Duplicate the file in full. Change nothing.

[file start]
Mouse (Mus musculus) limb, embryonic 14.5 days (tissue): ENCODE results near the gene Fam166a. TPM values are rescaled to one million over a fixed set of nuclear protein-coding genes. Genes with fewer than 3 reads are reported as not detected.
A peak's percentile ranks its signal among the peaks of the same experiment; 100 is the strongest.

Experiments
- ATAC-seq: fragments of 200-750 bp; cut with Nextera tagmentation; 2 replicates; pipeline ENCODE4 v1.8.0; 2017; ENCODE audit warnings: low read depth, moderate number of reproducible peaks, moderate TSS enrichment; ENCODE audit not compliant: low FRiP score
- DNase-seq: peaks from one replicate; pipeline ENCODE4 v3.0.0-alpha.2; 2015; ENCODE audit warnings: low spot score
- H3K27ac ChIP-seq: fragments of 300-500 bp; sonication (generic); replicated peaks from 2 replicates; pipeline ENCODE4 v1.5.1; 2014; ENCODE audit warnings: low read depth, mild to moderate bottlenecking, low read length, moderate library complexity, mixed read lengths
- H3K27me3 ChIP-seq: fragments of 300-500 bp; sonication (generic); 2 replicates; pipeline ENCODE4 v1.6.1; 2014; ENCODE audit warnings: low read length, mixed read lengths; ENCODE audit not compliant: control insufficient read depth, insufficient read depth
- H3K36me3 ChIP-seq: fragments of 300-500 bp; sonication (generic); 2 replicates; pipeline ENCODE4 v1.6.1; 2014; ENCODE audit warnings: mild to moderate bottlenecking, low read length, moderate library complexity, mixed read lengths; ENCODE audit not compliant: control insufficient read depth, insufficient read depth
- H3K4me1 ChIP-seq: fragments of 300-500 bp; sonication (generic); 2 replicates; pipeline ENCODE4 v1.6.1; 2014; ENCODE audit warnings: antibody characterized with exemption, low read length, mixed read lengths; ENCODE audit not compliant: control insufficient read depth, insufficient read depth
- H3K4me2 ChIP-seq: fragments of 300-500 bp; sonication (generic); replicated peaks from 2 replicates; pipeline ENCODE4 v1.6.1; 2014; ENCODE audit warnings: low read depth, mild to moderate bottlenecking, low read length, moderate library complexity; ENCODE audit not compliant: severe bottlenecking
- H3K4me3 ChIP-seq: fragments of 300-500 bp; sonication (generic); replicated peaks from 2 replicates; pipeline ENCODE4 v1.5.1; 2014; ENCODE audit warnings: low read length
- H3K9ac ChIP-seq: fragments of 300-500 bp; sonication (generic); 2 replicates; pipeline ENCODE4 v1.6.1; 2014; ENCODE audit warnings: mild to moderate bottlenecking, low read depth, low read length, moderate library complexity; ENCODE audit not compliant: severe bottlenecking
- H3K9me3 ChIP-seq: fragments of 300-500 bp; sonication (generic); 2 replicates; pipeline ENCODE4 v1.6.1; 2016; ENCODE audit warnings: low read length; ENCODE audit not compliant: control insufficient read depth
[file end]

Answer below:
Mouse (Mus musculus) limb, embryonic 14.5 days (tissue): ENCODE results near the gene Fam166a. TPM values are rescaled to one million over a fixed set of nuclear protein-coding genes. Genes with fewer than 3 reads are reported as not detected.
A peak's percentile ranks its signal among the peaks of the same experiment; 100 is the strongest.

Experiments
- ATAC-seq: fragments of 200-750 bp; cut with Nextera tagmentation; 2 replicates; pipeline ENCODE4 v1.8.0; 2017; ENCODE audit warnings: low read depth, moderate number of reproducible peaks, moderate TSS enrichment; ENCODE audit not compliant: low FRiP score
- DNase-seq: peaks from one replicate; pipeline ENCODE4 v3.0.0-alpha.2; 2015; ENCODE audit warnings: low spot score
- H3K27ac ChIP-seq: fragments of 300-500 bp; sonication (generic); replicated peaks from 2 replicates; pipeline ENCODE4 v1.5.1; 2014; ENCODE audit warnings: low read depth, mild to moderate bottlenecking, low read length, moderate library complexity, mixed read lengths
- H3K27me3 ChIP-seq: fragments of 300-500 bp; sonication (generic); 2 replicates; pipeline ENCODE4 v1.6.1; 2014; ENCODE audit warnings: low read length, mixed read lengths; ENCODE audit not compliant: control insufficient read depth, insufficient read depth
- H3K36me3 ChIP-seq: fragments of 300-500 bp; sonication (generic); 2 replicates; pipeline ENCODE4 v1.6.1; 2014; ENCODE audit warnings: mild to moderate bottlenecking, low read length, moderate library complexity, mixed read lengths; ENCODE audit not compliant: control insufficient read depth, insufficient read depth
- H3K4me1 ChIP-seq: fragments of 300-500 bp; sonication (generic); 2 replicates; pipeline ENCODE4 v1.6.1; 2014; ENCODE audit warnings: antibody characterized with exemption, low read length, mixed read lengths; ENCODE audit not compliant: control insufficient read depth, insufficient read depth
- H3K4me2 ChIP-seq: fragments of 300-500 bp; sonication (generic); replicated peaks from 2 replicates; pipeline ENCODE4 v1.6.1; 2014; ENCODE audit warnings: low read depth, mild to moderate bottlenecking, low read length, moderate library complexity; ENCODE audit not compliant: severe bottlenecking
- H3K4me3 ChIP-seq: fragments of 300-500 bp; sonication (generic); replicated peaks from 2 replicates; pipeline ENCODE4 v1.5.1; 2014; ENCODE audit warnings: low read length
- H3K9ac ChIP-seq: fragments of 300-500 bp; sonication (generic); 2 replicates; pipeline ENCODE4 v1.6.1; 2014; ENCODE audit warnings: mild to moderate bottlenecking, low read depth, low read length, moderate library complexity; ENCODE audit not compliant: severe bottlenecking
- H3K9me3 ChIP-seq: fragments of 300-500 bp; sonication (generic); 2 replicates; pipeline ENCODE4 v1.6.1; 2016; ENCODE audit warnings: low read length; ENCODE audit not compliant: control insufficient read depth